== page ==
An Open Letter to the Delegates to the All-Russia Congress of Peasants' Deputies
V. I. Lenin
Comrades, peasant deputies,
The Central Committee of the Russian Social-Democratic Labour Party (Bolsheviks), to which I have the honour to belong, wanted me to represent our Party at the Peasant Congress, but illness has prevented me from carrying out this commission. I therefore take the liberty of addressing this open letter to you in order to greet the all-Russia union of the peasantry and briefly to point out the deep-seated differences that divide our Party on the one hand and the party of the Socialist-Revolutionaries and the Menshevik Social-Democrats on the other.
These profound differences concern the three most important issues: the land, the war, and state organisation.
All the land must belong to the people. All the landed estates must be turned over to the peasants without compensation. This is clear. The dispute here is whether or not the peasants in the local areas should take all the land at once, without paying any rent to the landowners, or wait until the Constituent Assembly meets.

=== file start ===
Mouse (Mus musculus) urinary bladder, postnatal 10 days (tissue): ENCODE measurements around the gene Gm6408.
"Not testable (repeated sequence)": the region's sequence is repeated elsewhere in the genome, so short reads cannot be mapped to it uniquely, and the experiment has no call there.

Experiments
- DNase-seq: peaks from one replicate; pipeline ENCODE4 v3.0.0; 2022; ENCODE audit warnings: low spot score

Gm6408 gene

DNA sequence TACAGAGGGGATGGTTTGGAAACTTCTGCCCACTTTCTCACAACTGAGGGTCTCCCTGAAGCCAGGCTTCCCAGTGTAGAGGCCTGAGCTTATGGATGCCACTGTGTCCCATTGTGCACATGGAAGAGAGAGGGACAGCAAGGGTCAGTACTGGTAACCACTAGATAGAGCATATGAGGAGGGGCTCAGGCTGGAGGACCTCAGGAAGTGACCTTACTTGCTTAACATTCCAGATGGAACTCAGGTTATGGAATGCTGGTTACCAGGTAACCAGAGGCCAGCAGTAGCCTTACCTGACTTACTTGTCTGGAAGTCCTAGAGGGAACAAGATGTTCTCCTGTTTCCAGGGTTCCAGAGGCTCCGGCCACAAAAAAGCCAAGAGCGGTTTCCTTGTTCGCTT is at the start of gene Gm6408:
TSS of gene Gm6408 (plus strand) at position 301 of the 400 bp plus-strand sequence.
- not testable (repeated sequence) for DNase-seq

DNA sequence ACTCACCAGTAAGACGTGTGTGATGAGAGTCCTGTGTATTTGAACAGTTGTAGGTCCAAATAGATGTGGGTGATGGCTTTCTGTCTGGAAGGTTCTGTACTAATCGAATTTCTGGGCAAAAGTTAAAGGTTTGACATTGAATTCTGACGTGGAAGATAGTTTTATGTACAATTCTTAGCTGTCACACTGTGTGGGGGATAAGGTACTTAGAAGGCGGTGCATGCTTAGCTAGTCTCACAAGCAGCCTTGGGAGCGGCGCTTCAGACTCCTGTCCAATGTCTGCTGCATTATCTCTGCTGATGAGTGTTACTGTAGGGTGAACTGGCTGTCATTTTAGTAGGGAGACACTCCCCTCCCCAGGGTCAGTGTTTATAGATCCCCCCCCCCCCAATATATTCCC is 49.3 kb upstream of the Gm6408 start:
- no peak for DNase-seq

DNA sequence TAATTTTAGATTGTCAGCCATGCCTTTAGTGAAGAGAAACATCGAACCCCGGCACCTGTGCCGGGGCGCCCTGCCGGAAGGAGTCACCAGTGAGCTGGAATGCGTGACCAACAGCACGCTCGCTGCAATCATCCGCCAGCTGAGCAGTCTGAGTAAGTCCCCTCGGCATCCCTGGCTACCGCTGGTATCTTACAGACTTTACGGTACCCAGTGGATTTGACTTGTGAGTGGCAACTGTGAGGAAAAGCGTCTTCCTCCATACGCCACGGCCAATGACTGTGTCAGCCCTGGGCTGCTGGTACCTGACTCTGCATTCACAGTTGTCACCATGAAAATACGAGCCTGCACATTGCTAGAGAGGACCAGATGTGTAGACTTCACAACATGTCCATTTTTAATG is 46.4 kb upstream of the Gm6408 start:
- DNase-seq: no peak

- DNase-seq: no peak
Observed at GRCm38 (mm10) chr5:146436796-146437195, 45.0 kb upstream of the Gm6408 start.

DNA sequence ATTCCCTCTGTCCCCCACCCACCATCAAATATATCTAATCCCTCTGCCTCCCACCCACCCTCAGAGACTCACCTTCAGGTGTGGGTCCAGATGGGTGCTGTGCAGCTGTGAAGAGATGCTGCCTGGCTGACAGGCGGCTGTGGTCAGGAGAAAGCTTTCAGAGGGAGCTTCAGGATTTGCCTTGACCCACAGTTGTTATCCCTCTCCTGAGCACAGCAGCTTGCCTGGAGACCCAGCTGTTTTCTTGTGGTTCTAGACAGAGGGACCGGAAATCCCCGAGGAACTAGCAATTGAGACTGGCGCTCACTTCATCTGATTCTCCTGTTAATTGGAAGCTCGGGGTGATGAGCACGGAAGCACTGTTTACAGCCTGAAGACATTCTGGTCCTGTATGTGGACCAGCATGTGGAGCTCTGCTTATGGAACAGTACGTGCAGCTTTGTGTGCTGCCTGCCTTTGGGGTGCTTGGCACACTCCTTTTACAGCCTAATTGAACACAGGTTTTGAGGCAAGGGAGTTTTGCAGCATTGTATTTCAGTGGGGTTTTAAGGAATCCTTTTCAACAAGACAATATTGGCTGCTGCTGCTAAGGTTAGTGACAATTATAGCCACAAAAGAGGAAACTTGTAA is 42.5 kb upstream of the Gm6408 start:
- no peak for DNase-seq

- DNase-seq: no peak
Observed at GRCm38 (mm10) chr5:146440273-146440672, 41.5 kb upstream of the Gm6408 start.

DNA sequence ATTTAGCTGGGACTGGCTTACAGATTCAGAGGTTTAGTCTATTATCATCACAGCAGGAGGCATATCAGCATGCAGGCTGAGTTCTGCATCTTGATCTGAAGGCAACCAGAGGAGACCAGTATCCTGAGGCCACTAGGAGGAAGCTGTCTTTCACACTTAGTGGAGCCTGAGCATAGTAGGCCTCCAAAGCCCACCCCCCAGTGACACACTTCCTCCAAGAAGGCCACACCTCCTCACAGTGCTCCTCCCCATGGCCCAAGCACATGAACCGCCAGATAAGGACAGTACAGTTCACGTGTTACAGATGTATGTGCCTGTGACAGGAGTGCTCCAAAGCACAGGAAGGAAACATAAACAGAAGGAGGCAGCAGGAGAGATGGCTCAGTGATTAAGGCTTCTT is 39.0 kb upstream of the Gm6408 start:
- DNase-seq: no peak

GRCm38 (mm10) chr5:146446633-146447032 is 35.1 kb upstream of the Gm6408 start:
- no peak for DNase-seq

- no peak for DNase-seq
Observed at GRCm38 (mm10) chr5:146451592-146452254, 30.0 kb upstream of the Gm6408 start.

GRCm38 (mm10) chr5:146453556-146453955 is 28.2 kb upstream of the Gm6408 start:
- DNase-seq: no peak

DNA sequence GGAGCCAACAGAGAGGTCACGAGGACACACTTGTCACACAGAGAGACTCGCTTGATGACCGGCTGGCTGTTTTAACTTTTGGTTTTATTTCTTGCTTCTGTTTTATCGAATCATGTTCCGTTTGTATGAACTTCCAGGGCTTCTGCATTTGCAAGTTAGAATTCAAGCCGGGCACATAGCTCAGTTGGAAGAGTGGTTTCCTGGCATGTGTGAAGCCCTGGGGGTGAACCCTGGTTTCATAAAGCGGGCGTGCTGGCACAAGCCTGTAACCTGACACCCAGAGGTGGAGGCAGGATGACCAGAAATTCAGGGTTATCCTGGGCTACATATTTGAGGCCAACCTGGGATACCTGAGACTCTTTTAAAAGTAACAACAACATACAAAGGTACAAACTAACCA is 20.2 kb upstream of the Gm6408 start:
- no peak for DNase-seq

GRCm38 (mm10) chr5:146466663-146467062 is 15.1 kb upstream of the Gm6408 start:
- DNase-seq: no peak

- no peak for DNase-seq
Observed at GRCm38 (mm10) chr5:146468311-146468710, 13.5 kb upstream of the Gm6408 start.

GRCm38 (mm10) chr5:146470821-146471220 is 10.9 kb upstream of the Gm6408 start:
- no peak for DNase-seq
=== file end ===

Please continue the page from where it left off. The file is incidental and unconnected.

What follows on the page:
Our Party believes that they should, and advises the peasants locally—to take over all the land without delay, and to do it in as organised a way as possible, under no circumstances allowing damage to property and exerting every effort to increase the production of grain and meat since the troops at the front are in dire straits. In any case, although the final decision on how to dispose of the land will be made by the Constituent Assembly, a preliminary settlement now, at once, in time for the spring sowing, can be made only by local bodies, inasmuch as our Provisional Government, which is a government of the landowners and capitalists, is putting off the convocation of the Constituent Assembly and so far has not even fixed a date for it.
Only local bodies are able preliminarily to take charge of the land. The fields must be sown to crops. Most of the peasants in the local areas are quite capable of making use of the land in an organised way, of ploughing and putting it all under crops. This is essential if the supply of food to the soldiers at the front is to be improved. Hence, to wait for the Constituent Assembly is out of the question. We by no means deny the right of the Constituent Assembly finally to institute public ownership of the land and to regulate its disposal. In the meantime, however, right now, this spring, the peasants themselves must decide locally what to do with it. The soldiers at the front can and should send delegates to the villages.